I’m temporarily very very technologically happy… And it’s mostly because I can put AT&T behind me. Adios AT&T aka Awful Telephone & Technology co. Hello T-Mobile.
I’ve been itching to make the switch for a while, but my better half uses an iPhone and the jailbreaking thing has always seemed rather convoluted.
First things first, for those that don’t know…
Jailbreaking is the process of eliminating Apple’s almighty control over your iPhone. Once jailbroken, you can make all kinds of changes that Apple won’t allow and install all kinds of applications Apple won’t approve.
Carrier Unlock is the process of eliminating AT&T’s unholy grip on your iPhone. Once unlocked, it will run on any GSM-based network. In the US, that means T-Mobile. If you ever travel abroad, it means more or less any carrier in the world except parts of China.
Simply put, you cannot do a Carrier Unlock unless the iPhone has been jailbroken.
Fair enough. Oh, and I’m going to say upfront:
a) Back up your iPhone before you try this
b) Be afraid as things can go wrong
c) Be patient for the same reason
d) If you’re not up for google-whacking to get answers, don’t try this at home
and last but not least:
no, I can’t help you if you get stuck!
Anyway, on with the fun. The model I’m working with is a late model iPhone 3GS. The phrase “late model” is key. When you look at the Serial Number (listed under Settings -> General -> About) you’ll see it starts with 5 digits followed by a letter. The last two digits before the letter are the week of manufacture. If it is a number bigger than about 40 (opinion varies slightly) it is a late model device. The bad news is that jailbreaking a late model device can be messy as Apple changed the device’s firmware in an attempt to thwart the hackers.
My first successful jailbreak was using blackra1n (ooh, sounds very Hackers, doesn’t it). This is a simple enough app — you download it to your Mac/PC, plug in your iPhone and run the app. The phone reboots to a rather un-Appley boot screen and seconds later you’re jailbroken.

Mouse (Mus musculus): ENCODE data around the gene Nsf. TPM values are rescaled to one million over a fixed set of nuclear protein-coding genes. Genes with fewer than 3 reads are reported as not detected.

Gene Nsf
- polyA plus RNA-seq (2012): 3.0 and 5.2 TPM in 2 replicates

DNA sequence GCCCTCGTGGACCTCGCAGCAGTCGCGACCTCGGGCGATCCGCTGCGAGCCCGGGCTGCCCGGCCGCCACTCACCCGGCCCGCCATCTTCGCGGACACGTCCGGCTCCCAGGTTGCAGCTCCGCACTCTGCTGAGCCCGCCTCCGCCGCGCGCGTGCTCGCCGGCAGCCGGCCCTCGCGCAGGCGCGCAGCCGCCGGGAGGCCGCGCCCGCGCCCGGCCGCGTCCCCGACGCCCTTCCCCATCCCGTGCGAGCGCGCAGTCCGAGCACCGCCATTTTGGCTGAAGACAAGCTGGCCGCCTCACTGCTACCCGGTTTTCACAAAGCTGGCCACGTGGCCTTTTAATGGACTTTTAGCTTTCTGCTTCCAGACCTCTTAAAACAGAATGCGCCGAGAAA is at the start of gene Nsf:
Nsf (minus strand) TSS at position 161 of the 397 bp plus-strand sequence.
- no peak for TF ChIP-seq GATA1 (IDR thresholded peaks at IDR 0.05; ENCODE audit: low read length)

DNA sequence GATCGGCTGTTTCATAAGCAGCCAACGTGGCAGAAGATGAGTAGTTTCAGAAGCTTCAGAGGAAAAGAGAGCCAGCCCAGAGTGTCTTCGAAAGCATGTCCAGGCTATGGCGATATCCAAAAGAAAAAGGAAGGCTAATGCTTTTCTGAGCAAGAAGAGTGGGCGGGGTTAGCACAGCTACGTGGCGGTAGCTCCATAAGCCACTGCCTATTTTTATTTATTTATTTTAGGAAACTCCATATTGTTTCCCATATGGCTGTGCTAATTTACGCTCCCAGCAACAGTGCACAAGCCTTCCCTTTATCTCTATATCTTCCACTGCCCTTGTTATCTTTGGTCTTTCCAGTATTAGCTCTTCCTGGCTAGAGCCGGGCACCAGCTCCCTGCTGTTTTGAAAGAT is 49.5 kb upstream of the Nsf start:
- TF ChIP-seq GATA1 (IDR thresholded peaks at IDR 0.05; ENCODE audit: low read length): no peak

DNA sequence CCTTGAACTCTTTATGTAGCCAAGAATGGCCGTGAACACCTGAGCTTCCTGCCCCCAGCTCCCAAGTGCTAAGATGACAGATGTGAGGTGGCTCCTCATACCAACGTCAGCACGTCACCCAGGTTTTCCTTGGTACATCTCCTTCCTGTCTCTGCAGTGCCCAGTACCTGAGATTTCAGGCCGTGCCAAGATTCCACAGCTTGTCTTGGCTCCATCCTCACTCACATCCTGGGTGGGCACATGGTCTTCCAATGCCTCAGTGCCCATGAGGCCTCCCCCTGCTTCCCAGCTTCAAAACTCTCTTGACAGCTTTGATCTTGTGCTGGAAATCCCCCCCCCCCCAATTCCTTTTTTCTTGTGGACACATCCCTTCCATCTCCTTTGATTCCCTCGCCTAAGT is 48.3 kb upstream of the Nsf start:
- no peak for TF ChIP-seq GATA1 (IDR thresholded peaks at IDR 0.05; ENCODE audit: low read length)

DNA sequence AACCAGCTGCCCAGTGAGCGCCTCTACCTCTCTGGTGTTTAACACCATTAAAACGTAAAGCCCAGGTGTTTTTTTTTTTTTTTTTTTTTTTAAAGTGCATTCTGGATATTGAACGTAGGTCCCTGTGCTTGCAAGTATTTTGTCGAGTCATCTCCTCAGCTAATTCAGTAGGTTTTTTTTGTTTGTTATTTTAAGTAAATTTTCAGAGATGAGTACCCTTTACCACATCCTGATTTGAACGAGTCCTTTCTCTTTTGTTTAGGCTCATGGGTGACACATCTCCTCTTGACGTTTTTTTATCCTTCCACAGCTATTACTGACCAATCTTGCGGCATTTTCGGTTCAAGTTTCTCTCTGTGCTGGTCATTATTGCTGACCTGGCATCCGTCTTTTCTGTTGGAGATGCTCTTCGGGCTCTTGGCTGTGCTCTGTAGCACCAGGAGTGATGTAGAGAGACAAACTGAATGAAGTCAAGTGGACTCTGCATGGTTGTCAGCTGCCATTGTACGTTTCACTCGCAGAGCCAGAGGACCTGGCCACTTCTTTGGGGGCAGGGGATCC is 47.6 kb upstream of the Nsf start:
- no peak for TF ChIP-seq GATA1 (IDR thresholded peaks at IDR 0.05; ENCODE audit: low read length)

There is however, a caveat. If you have a late model device, you end up with what is called a “tethered jailbreak”. This is cunning hacker-eze for “not the dream you were looking for”. If you ever have to reboot your iPhone, it has to be connected to a computer with Blackra!n in order to boot. If your battery dies, or the phone crashes, and you don’t have a laptop/desktop handy, you’re stuck without a phone.
However, Blackra1n does install Cydia, which is rather handy. Imagine Steve Jobs has a stoner/hacker/anti-the-man brother (or sister) that creates their own version of the iTunes app store, and you have a good idea of what Cydia is. It contains all kinds of useful goodies that can be installed, from settings to carrier unlocks to applications Apple won’t approve.
So after a tethered boot, I fired up Cydia and installed Ultrasn0w, which is a carrier unlock from the infamous DEV-TEAM (the folks behind much of the iPhone hackery that goes on).
Once you’ve done that, you’re free as a bird. Grab a paper clip and stick it in the tiny hole next to the headphone jack to pop out your old SIM card (a tiny card with a chip about half the size of a stamp that tells the network what your number is) and drop in the new one. You’re now free from AT&T!
You need to set up some network settings for data access, switch on data roaming and then set up your MMS settings if you want to send photos with texts. T-Mobile are pretty helpful over the phone, but the MMS stuff is a bit tricky. More on that in a minute.